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European Kingdoms

Germanic Tribes




Index of Germanic TribesMapNuitones (Suevi)

The Germanic tribes seem to have originated in a homeland in southern Scandinavia (Sweden and Norway, and probably northern Denmark too), where they had been settled for over two thousand years following the Indo-European migrations. The Germanic ethnic group began as a division of the western edge of late proto-Indo-European dialects around 3300 BC, splitting away from a general westwards migration to head towards the southern coastline of the Baltic Sea. By the time the Germanic tribes were becoming key players in the politics of Western Europe in the last two centuries BC, the previously dominant Celts were on the verge of being conquered and dominated by Rome. They had already been pushed out of northern and central Europe by a mass of Germanic tribes which were steadily carving out a new homeland.

By the first century BC the Nuitones were a relatively small group that was thought to be occupying territory in the area around that of the Langobards, in the southern Cimbric Peninsula and along the east bank of the lower Albis (the modern Elbe). They were neighboured by the Langobards, Reudigni, Saxons, Eudoses, and others, but exact locations are unknown thanks to a paucity of information.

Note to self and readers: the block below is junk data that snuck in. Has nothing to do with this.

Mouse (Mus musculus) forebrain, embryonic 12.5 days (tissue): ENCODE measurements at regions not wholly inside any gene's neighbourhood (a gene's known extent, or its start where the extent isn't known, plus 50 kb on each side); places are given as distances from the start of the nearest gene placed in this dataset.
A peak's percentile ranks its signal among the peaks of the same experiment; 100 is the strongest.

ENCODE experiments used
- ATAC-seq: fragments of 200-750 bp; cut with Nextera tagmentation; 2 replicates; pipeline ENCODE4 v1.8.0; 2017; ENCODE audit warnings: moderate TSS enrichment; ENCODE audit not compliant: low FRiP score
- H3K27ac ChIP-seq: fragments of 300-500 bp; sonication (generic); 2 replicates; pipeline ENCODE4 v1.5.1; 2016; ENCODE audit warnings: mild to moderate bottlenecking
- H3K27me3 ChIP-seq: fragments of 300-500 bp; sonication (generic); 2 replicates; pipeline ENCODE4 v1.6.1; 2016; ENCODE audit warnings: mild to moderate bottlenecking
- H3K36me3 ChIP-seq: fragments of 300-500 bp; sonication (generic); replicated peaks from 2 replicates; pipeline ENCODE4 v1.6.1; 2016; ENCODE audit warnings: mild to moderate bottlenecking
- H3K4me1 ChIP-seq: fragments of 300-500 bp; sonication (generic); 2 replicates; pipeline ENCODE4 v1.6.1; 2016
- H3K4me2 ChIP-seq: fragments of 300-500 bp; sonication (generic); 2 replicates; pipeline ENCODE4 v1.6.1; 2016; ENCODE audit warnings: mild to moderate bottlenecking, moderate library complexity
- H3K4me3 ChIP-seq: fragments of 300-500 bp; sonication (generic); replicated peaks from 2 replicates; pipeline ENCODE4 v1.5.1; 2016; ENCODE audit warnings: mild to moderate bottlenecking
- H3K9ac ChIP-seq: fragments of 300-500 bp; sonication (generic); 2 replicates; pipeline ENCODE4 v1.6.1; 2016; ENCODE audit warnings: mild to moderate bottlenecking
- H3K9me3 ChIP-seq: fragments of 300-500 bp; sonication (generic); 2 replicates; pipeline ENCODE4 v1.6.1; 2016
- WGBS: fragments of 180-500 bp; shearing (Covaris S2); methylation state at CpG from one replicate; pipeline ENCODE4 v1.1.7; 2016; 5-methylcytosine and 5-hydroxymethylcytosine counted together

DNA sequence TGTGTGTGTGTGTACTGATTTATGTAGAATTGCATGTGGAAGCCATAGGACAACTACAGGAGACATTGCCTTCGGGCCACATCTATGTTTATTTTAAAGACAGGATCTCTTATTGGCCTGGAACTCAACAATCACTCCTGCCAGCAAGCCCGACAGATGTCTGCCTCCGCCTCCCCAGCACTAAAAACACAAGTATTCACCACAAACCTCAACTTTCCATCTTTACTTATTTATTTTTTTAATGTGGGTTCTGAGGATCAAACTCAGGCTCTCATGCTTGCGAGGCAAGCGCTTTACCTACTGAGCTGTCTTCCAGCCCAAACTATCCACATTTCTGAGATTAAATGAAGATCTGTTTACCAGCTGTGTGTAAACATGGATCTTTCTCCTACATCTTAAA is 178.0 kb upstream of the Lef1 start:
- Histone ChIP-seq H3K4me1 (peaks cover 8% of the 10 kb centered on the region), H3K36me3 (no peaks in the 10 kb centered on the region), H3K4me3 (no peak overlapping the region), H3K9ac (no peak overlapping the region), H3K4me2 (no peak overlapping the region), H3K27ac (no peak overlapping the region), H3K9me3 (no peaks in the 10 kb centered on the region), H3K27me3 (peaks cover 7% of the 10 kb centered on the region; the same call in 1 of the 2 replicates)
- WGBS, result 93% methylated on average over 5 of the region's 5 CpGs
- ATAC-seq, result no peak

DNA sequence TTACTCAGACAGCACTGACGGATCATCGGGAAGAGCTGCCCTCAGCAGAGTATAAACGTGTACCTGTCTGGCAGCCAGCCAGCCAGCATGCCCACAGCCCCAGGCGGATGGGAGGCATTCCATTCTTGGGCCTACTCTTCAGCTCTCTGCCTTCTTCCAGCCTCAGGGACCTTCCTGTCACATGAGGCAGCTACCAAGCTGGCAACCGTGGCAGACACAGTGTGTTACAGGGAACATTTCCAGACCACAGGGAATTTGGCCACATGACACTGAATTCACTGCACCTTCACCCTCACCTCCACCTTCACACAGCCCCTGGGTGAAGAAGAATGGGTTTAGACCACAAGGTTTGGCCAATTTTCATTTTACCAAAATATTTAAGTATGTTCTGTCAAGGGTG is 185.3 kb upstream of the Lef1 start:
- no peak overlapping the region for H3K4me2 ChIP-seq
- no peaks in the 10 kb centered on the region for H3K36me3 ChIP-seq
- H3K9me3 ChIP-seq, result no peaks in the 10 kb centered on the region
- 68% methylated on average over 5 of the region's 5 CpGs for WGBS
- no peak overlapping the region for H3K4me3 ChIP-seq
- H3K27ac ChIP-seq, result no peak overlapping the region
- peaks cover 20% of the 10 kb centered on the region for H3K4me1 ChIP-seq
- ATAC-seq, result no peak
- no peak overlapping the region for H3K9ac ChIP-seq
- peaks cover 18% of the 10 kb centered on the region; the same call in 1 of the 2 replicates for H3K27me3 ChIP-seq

In the nineteenth century, Karl Müllenhoff suggested that the Nuitones name had suffered at the hands of scribes, since 'ui' is not a Germanic diphthong. Kemp Malone puts forward Hevatones as a more realistic alternative, which may have been copied down as Hvitones. The 'h' could easily have been mis-transcribed as an 'n', a not-infrequent occurrence in manuscripts of Tacitus' Germania. In fact, this could be taken a little further with some plausibility, with Heutones seemingly equating to Eotan, the Old English form of Jutes. However, the Jutes are already included by Tacitus as the Eudoses, making it less likely that they are one and the same tribe.

However, the above explanation may contain too many 'ifs' and 'buts'. A more straightforward explanation, if a more controversial one, refuses the idea that the tribe's name was originally German. Regardless of the spoken language or ancestry of the tribe, the name has come down to us as a Celtic deity name, Nuada, also known as Nodens. The tribe's name follows the same shift experienced by the Jutes, from 'd' to 't', from Eudoses to Eoten. This implies (but does not prove) that the people spoke Germanic. It may very well be a fact that the German tribe also honoured this deity, borrowing it from the Celts the same way they borrowed Thor. So, with the '-on' and '-es' suffixes removed, the base name is 'Nuit', probably with a soft vowel, 'a' or 'eh', after it. That gives us Nuita, which is almost Nuada. Now this may not seem especially close to the Germanic deity, Nerthus, or 'Mother Earth', but it is perfectly possible for this tribe to have been Germanised Celts with a Celtic name who honouring a Germanic deity with a slightly different name. There is no conflict in this explanation, and if the excuse of a transcription error could be used in the original name breakdown then it can also be used here.